How Prosecutions are Fueling Recovery in the Delaware River Basin
Environmental law enforcement is about more than just punishing polluters: community service payments taken from prosecutions help fund projects that restore and protect some of New Jersey’s most sensitive ecosystems. As the New Jersey U.S Attorney and team saw firsthand last week, the seeds from three such payments are bearing fruit in Northwestern New Jersey.
U.S. Attorney Paul J. Fishman, along with members of his staff and guides from The Nature Conservancy, journeyed out on July 2, 2014, to Paulins Kill, the third largest New Jersey river draining into the Delaware River. The Nature Conservancy, a charitable organization that works to protect our lands and waters, is working to restore three miles of degraded floodplains to increase healthy habitat and water quality. The Nature Conservancy is also striving to reconnect the Paulins Kill to the Delaware, working with partners to advance removal of two dams in the lower watershed, which, if successful, will restore access of migratory fish like American Shad to their historic spawning grounds for the first time in more than 100 years.
The U.S. Attorney and team spent part of the warm summer day exploring miles of the waterway’s winding bends, bridges, assorted wildlife, and surrounding plains. They were even able to observe some of the work being done to fend off erosion, including new tree sprouts, complete with protective tubes to prevent passing deer from turning them into lunch.
Appropriately, The Nature Conservancy’s efforts were sparked with grant money stemming from pollution cases prosecuted by the U.S. Attorney’s Office for the District of New Jersey. In 2010, The office, together with the U.S. Coast Guard and U.S. Environmental Protection Agency Criminal Investigation Division, won cases against three shipping companies that violated federal vessel pollution laws: U.S. v. Clipper Wonsild Tankers Holding A/S et. al., U.S. v. Dalnave Navigation Inc., and U.S. v. Holy House Shipping AB.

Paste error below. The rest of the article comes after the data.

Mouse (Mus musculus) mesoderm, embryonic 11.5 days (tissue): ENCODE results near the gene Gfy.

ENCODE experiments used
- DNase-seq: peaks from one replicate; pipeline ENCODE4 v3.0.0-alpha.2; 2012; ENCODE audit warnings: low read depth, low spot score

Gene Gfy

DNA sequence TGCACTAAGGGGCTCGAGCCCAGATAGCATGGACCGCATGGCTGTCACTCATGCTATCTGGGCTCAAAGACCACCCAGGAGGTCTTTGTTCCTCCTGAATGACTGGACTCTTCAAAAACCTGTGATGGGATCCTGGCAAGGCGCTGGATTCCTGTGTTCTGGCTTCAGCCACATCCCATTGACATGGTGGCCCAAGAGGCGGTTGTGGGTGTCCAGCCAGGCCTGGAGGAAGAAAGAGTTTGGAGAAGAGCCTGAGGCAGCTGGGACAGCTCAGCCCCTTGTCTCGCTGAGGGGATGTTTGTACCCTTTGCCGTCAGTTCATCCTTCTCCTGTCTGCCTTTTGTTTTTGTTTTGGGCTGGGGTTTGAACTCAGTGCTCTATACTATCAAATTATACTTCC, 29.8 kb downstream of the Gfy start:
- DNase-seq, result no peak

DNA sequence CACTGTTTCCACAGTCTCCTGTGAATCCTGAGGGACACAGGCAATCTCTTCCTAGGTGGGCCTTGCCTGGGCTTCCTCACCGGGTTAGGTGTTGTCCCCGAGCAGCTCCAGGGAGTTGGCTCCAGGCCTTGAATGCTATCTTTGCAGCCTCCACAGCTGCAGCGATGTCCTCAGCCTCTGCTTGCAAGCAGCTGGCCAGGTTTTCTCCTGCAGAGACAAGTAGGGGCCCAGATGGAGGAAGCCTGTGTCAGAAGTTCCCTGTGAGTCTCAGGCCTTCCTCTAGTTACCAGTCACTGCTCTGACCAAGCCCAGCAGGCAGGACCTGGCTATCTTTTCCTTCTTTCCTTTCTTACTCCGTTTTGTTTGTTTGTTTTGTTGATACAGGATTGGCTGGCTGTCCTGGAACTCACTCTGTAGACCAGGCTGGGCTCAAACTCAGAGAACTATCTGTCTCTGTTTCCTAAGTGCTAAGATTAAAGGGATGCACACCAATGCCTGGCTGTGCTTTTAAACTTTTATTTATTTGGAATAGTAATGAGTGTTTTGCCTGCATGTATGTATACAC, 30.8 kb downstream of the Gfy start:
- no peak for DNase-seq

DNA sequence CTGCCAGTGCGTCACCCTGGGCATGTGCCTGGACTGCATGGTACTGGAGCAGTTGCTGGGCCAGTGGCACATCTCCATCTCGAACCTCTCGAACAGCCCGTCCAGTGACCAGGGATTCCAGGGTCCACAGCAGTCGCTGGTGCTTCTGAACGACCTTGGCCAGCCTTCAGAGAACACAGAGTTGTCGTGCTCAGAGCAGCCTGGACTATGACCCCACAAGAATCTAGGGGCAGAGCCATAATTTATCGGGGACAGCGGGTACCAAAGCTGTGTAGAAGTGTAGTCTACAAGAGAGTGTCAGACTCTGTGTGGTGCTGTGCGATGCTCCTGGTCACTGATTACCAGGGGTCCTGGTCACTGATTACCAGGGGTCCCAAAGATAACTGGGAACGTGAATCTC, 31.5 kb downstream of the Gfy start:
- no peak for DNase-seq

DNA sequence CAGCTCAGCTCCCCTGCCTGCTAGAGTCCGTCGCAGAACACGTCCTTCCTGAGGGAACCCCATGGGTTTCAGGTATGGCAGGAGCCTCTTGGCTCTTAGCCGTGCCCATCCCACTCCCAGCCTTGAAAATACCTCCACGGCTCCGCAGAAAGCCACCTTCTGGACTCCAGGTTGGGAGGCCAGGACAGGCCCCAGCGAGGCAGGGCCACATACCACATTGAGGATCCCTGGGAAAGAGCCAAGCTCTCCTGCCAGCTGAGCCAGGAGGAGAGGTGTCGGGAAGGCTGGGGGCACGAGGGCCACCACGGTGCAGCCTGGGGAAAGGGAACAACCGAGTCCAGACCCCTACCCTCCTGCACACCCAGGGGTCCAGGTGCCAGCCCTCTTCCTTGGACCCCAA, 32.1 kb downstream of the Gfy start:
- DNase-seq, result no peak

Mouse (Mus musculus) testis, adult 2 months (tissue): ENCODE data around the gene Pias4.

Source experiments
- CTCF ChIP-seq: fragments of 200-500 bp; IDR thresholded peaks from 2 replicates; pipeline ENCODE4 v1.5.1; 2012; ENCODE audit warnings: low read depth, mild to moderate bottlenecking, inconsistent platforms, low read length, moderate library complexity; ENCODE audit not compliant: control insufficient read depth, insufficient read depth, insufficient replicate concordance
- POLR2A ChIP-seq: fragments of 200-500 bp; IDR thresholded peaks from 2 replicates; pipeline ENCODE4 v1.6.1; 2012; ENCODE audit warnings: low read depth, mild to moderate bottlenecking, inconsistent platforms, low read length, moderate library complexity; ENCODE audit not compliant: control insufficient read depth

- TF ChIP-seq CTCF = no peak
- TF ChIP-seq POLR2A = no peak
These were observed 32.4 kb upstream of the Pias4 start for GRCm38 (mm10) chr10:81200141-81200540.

The settlements from the cases included $1,531,391 in community service payments, to be managed by the National Fish & Wildlife Foundation, and designated for use in promoting the health and living resources of the coast and oceans of New Jersey. And a portion of these community service payments, a grant of $321,016 to be exact, went to The Nature Conservancy for work in the Delaware River Basin.
In November 2011, the Delaware River Basin Conservation Initiative, a collaborative of The Nature Conservancy, the Partnership for the Delaware Estuary and Natural Lands Trust, used the grant to complete a scientific study that prioritizes conservation projects that would help ensure a healthy Delaware River and Bay—identifying which sites are most critical, and what conservation actions will have the most impact. It included recommendations for preservation, restoration, and management projects to help keep the Delaware a dependable resource for healthy drinking water (17 million people in New Jersey, New York, Delaware and Pennsylvania drink Delaware River water every day), flood protection, recreation and wildlife habitat.
The smart conservation blueprint, made possible with that original $321,016 in seed money from the settlement, quickly had a snowball effect. It resonated with other funders, sparking multimillion-dollar support for on-the-ground efforts in the Delaware River Basin from the Robert Wood Johnson 1962 Charitable Trust, the William Penn Foundation and other private donors. So far, the expanded funding has powered The Nature Conservancy’s conservation efforts in New Jersey’s Paulins Kill, as well as in New York’s Neversink River and Pennsylvania’s Bushkill, all major Delaware River tributaries.
The team from the New Jersey U.S. Attorney’s Office was thrilled to meet with The Nature Conservancy and to see the positive effects of environmental law enforcement extending beyond the courtroom. The office will look forward to seeing continued improvements in the Delaware River Basin for years to come.